Analyzing the North Carolina Public Education Debate

   In North Carolina, the newly adopted budget has made changes to public education and is sparking public and political debate. The public debate was illustrated by the nationally publicized “Moral Monday” protests where citizens gathered in the capital city to protest state legislative action. Many protestors specifically showed their support for public education by wearing, “red for public-ed.” The political debate has taken place within the legislative branch. Just like most political debates, there are relatively two sides to this argument, the Republicans versus the Democrats. The Republicans argument is that these cuts are necessary to improve the states current economic situation. The Democrats feel as though these cuts and appropriations are too drastic, harming the youth of North Carolina and causing their educations to suffer.  In the North Carolina General Assembly, Republicans make up the majority of both the Senate and the House and in North Carolina the Governor, Pat McCrory, is also a republican. This post will focus on analyzing the newly passed budget and how it deals with public education. When the different aspects of the cuts interact and are applied, they will cause negative effects on North Carolina public education in the form of dampening the positive attitudes and classroom efficiency that is born from being supported and nurtured by the state government.

     One harmful aspect of the new budget that I have previously discussed is the cutting of teacher assistants. Around 3,000-teacher assistant positions will be cut by 2015.  The job description of teaching assistants given by the North Carolina Public Schools includes providing academic assistance, instructional support, reporting and record keeping, and monitoring student behavior. Back when I was in elementary school, they were used in grades K-3 and also in classrooms that had kids with special needs. Now, there are no more teaching assistants in third grade, and they are being phased out in first and second grade. A study done in 1993 showed that teacher assistants helped under-achieving students gain oral and reading skills. Also, having two adults in the classroom cuts the teacher-to-student ratio in half, allowing for more individualized attention per student.

     After the passing of the “No Child Left Behind”Act in 2002, teacher assistants had to fulfill a series of qualifications in order to continue working. These qualifications include having either an associates degree, taking 48 hours of college courses, completing the Department of Labor Program, or passing the Work Keys Test and undergoing 96 hours of staff development. Now, only seven years after the passed deadline for these requirements, many teacher assistants are losing their jobs and stuck without a source of income.

     Teacher Assistants are the second line of instruction , giving children more one-on-one attention.They have had formal training and reduce the teacher’s workload so they are able to focus on preparing and equipping students with skills needed for the next grade level. The Republican party feels as though cutting teacher assistants is necessary for economic stability. Also, that by cutting teacher assistant jobs, they are freeing up funds to hire more full time teachers. However, while this solution may fix economic issues, it does not address the void that will be left in the classroom by the disappearance of teacher assistants. The newly hired full time teachers will still face the problem of not having the extra support within the classroom. It is in grades K-3 that you learn the basis of academia and social skills.  This basis includes the ability to read, write, compromise, and work with others. Teachers are equipped with the knowledge to do this. However, adding another qualified individual, a teacher assistant, allows for more specialized teaching based on student’s learning style. Also, it fosters a more efficient learning environment for students, which better equips them for future endeavors.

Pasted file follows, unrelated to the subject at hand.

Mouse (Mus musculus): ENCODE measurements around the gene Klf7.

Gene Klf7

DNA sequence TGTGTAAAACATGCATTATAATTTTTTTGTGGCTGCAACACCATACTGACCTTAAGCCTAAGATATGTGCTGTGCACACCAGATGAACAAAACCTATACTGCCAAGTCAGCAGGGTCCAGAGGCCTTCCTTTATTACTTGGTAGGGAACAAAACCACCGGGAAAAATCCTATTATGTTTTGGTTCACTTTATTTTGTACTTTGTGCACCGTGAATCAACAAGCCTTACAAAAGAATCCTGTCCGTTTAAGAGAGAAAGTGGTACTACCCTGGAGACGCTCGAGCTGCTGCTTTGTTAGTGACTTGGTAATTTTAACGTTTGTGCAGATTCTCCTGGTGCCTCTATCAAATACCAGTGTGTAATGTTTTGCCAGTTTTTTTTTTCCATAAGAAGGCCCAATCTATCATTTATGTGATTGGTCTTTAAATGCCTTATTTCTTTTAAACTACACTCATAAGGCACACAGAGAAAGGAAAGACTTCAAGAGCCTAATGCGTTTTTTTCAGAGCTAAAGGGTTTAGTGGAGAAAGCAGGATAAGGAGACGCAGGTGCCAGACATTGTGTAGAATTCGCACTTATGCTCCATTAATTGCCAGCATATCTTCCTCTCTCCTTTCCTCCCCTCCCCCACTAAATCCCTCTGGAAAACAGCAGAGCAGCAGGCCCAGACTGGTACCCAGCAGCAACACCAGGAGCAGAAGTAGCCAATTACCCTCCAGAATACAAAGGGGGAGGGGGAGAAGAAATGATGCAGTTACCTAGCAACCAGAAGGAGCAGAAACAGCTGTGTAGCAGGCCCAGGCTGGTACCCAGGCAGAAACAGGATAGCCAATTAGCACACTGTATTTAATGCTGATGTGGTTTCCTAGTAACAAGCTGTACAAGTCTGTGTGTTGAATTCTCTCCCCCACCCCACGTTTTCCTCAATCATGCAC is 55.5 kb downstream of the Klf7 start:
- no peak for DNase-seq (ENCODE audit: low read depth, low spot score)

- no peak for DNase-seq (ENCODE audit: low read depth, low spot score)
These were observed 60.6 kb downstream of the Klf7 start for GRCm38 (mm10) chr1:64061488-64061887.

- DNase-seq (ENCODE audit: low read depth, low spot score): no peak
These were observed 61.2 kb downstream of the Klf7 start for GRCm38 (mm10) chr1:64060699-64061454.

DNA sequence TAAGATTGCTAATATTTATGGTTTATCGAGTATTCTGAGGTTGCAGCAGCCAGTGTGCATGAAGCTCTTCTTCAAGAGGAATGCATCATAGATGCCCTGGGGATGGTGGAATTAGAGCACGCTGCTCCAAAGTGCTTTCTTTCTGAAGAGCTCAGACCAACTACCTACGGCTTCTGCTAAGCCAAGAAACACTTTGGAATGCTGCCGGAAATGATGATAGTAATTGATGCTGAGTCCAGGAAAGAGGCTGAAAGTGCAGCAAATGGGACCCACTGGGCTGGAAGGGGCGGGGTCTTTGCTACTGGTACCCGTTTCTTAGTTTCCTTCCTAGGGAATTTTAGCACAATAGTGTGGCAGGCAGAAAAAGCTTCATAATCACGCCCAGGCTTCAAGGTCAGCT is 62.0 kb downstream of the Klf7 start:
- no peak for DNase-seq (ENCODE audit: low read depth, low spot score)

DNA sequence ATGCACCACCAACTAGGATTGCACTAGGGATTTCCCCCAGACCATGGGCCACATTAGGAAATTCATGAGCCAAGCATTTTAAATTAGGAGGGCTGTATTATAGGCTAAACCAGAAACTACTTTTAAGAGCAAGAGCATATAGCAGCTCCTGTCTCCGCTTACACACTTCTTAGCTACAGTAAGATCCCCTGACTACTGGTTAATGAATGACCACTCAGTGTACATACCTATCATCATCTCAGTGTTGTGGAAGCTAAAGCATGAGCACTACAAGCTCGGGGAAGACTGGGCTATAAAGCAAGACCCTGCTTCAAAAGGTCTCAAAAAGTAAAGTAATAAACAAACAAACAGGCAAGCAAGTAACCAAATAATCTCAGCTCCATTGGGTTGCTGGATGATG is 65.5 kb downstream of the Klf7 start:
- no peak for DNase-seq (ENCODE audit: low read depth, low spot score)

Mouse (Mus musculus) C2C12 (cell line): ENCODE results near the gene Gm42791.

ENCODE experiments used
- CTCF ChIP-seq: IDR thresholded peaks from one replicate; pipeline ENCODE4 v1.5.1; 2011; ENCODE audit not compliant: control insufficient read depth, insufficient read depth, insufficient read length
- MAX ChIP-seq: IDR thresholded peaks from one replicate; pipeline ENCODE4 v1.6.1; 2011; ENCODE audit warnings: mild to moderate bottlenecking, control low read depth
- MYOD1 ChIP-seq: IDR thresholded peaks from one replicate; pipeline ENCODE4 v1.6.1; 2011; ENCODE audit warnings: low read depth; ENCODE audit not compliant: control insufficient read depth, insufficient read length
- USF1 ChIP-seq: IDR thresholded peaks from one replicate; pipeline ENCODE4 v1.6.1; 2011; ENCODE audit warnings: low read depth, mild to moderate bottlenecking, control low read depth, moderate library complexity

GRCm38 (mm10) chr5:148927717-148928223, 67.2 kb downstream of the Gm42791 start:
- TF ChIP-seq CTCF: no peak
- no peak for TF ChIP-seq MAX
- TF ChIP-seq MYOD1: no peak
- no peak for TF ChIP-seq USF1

Teacher assistants are not the only people being shortchanged in the public education system. North Carolina full time teacher salaries have been frozen since 2009 and rank 46th  for teacher pay in the United States. Teachers have only been given a 1.2% pay raise in the last five years. This raise only makes up for inflation but in actuality does not give teachers an actual increase in pay.  Also, the bonus they were given for having a Masters Degree or their National Board Certification is in the process of being phased out. By not giving teachers a raise, the government is once again showing that they do not appreciate the work that they do or support public schools. Currently, the average teacher salary in North Carolina is $10,000 less than the national average. 

     Prior to the freeze, teachers were promised a “step” raise with each year of experience.  Essentially, a step pay awards a fixed amount raise to a teacher after the successful completion of every school year. This helped to prevent teacher turnover and rewarded experienced teachers.  However, these “step” raises stopped and teacher with one year of experience are granted the same amount of pay as teachers with five to ten years of experience.  

            In addition to not showing current teachers support, the low pay and lack of salary mobility discourages future generations from wanting to become educators. North Carolina State University reported a 17% drop in education majors in the fall of 2013.This will lead to a smaller amount of qualified teachers and a less competitive job field, which will hinder the education of future generations.